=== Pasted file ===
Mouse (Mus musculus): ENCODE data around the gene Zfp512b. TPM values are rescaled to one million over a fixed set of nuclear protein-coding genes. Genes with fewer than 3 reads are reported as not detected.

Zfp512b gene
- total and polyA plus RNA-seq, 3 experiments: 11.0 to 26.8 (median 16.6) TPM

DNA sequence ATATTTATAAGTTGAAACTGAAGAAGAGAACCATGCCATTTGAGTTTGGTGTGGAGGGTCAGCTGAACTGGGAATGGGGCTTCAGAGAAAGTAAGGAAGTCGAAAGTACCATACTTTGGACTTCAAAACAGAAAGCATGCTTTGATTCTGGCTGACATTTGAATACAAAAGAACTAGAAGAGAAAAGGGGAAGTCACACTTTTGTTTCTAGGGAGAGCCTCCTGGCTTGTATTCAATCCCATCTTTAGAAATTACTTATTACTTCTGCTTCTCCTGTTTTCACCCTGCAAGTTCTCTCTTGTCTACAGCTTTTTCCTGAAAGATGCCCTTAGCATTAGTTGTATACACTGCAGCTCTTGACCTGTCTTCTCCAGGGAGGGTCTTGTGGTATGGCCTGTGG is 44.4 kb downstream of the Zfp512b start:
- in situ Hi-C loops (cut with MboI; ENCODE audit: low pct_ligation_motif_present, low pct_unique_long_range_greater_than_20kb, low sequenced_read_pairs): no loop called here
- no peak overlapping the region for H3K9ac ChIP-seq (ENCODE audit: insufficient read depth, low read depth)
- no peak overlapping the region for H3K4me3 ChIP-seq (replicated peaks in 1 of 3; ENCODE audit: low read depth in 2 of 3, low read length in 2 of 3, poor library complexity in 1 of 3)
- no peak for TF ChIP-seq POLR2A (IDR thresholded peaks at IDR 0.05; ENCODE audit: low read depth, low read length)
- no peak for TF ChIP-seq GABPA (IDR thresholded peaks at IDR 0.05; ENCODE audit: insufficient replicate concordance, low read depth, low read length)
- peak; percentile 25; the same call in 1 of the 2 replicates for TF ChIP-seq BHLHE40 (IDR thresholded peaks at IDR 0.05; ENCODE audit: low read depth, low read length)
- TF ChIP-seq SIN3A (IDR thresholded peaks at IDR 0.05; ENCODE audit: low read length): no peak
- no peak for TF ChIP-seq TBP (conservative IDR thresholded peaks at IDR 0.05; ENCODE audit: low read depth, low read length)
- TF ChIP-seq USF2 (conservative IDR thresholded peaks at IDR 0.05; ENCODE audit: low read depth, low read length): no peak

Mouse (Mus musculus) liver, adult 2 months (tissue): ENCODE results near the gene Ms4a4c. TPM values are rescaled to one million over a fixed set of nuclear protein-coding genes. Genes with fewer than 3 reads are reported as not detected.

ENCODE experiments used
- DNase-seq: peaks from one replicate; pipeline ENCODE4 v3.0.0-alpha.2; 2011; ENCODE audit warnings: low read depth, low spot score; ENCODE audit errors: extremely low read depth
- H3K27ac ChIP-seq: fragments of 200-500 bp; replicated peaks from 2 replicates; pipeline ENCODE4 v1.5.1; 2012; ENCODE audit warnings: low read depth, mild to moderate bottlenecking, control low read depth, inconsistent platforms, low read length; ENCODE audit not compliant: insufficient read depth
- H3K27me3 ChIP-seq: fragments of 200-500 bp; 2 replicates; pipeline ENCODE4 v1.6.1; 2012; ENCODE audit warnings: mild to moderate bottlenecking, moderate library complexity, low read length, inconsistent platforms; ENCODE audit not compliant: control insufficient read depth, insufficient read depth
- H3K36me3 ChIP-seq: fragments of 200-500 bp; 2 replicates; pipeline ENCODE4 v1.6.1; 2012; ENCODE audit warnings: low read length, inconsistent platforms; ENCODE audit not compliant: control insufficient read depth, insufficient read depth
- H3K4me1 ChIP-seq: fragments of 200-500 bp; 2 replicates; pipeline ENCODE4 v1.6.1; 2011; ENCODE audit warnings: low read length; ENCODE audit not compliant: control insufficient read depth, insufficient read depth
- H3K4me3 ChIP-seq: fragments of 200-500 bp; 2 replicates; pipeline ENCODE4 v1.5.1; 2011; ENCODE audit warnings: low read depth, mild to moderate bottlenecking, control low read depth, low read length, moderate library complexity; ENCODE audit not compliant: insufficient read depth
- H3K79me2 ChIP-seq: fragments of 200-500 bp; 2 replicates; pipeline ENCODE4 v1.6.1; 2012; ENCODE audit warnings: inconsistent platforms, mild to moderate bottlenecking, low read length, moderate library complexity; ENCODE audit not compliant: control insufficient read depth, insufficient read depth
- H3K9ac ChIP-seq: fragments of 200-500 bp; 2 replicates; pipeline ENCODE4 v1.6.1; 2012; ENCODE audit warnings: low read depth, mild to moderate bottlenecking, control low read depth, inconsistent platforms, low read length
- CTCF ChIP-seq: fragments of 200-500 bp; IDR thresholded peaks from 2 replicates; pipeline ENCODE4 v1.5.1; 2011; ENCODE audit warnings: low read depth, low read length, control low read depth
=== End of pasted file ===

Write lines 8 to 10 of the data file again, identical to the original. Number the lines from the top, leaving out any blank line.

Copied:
- no peak for TF ChIP-seq POLR2A (IDR thresholded peaks at IDR 0.05; ENCODE audit: low read depth, low read length)
- no peak for TF ChIP-seq GABPA (IDR thresholded peaks at IDR 0.05; ENCODE audit: insufficient replicate concordance, low read depth, low read length)
- peak; percentile 25; the same call in 1 of the 2 replicates for TF ChIP-seq BHLHE40 (IDR thresholded peaks at IDR 0.05; ENCODE audit: low read depth, low read length)